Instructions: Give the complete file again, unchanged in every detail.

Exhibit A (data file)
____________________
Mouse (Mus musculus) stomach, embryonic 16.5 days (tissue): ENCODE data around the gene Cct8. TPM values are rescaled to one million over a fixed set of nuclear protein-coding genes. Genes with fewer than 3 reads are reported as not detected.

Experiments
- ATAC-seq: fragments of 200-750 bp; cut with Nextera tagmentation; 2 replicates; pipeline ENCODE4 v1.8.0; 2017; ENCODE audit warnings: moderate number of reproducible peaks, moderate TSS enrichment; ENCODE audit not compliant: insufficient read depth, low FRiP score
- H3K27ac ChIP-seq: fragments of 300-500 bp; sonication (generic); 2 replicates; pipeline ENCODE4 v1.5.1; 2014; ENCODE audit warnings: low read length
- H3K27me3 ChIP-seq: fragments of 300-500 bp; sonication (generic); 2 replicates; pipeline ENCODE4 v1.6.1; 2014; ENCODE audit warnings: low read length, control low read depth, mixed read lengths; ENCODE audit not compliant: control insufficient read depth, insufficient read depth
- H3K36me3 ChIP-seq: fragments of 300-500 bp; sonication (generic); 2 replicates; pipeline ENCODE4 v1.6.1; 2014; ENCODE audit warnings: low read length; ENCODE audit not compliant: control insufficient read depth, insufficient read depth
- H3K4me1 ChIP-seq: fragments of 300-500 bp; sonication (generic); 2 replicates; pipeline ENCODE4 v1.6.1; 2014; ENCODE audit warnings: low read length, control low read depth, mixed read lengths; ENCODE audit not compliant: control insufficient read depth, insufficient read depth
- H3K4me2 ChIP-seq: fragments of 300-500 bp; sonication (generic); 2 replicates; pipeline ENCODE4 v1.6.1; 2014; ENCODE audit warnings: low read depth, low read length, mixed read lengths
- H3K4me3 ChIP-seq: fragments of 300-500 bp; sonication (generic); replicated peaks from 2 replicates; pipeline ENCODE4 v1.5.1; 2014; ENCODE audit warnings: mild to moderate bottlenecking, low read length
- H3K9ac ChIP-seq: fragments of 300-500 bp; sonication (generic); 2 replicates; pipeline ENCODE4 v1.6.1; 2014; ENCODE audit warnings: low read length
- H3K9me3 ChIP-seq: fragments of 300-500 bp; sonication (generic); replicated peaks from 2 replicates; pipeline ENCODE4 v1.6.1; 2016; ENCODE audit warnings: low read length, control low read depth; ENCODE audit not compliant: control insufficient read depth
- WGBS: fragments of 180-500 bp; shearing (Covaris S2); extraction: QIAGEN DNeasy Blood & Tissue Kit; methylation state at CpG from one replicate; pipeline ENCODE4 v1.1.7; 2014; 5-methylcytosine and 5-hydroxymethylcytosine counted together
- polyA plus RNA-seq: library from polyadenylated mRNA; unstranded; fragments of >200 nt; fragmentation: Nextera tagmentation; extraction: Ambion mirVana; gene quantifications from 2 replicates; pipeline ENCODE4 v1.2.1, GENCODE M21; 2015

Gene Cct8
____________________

Mouse (Mus musculus) stomach, embryonic 16.5 days (tissue): ENCODE data around the gene Cct8. TPM values are rescaled to one million over a fixed set of nuclear protein-coding genes. Genes with fewer than 3 reads are reported as not detected.

Experiments
- ATAC-seq: fragments of 200-750 bp; cut with Nextera tagmentation; 2 replicates; pipeline ENCODE4 v1.8.0; 2017; ENCODE audit warnings: moderate number of reproducible peaks, moderate TSS enrichment; ENCODE audit not compliant: insufficient read depth, low FRiP score
- H3K27ac ChIP-seq: fragments of 300-500 bp; sonication (generic); 2 replicates; pipeline ENCODE4 v1.5.1; 2014; ENCODE audit warnings: low read length
- H3K27me3 ChIP-seq: fragments of 300-500 bp; sonication (generic); 2 replicates; pipeline ENCODE4 v1.6.1; 2014; ENCODE audit warnings: low read length, control low read depth, mixed read lengths; ENCODE audit not compliant: control insufficient read depth, insufficient read depth
- H3K36me3 ChIP-seq: fragments of 300-500 bp; sonication (generic); 2 replicates; pipeline ENCODE4 v1.6.1; 2014; ENCODE audit warnings: low read length; ENCODE audit not compliant: control insufficient read depth, insufficient read depth
- H3K4me1 ChIP-seq: fragments of 300-500 bp; sonication (generic); 2 replicates; pipeline ENCODE4 v1.6.1; 2014; ENCODE audit warnings: low read length, control low read depth, mixed read lengths; ENCODE audit not compliant: control insufficient read depth, insufficient read depth
- H3K4me2 ChIP-seq: fragments of 300-500 bp; sonication (generic); 2 replicates; pipeline ENCODE4 v1.6.1; 2014; ENCODE audit warnings: low read depth, low read length, mixed read lengths
- H3K4me3 ChIP-seq: fragments of 300-500 bp; sonication (generic); replicated peaks from 2 replicates; pipeline ENCODE4 v1.5.1; 2014; ENCODE audit warnings: mild to moderate bottlenecking, low read length
- H3K9ac ChIP-seq: fragments of 300-500 bp; sonication (generic); 2 replicates; pipeline ENCODE4 v1.6.1; 2014; ENCODE audit warnings: low read length
- H3K9me3 ChIP-seq: fragments of 300-500 bp; sonication (generic); replicated peaks from 2 replicates; pipeline ENCODE4 v1.6.1; 2016; ENCODE audit warnings: low read length, control low read depth; ENCODE audit not compliant: control insufficient read depth
- WGBS: fragments of 180-500 bp; shearing (Covaris S2); extraction: QIAGEN DNeasy Blood & Tissue Kit; methylation state at CpG from one replicate; pipeline ENCODE4 v1.1.7; 2014; 5-methylcytosine and 5-hydroxymethylcytosine counted together
- polyA plus RNA-seq: library from polyadenylated mRNA; unstranded; fragments of >200 nt; fragmentation: Nextera tagmentation; extraction: Ambion mirVana; gene quantifications from 2 replicates; pipeline ENCODE4 v1.2.1, GENCODE M21; 2015

Gene Cct8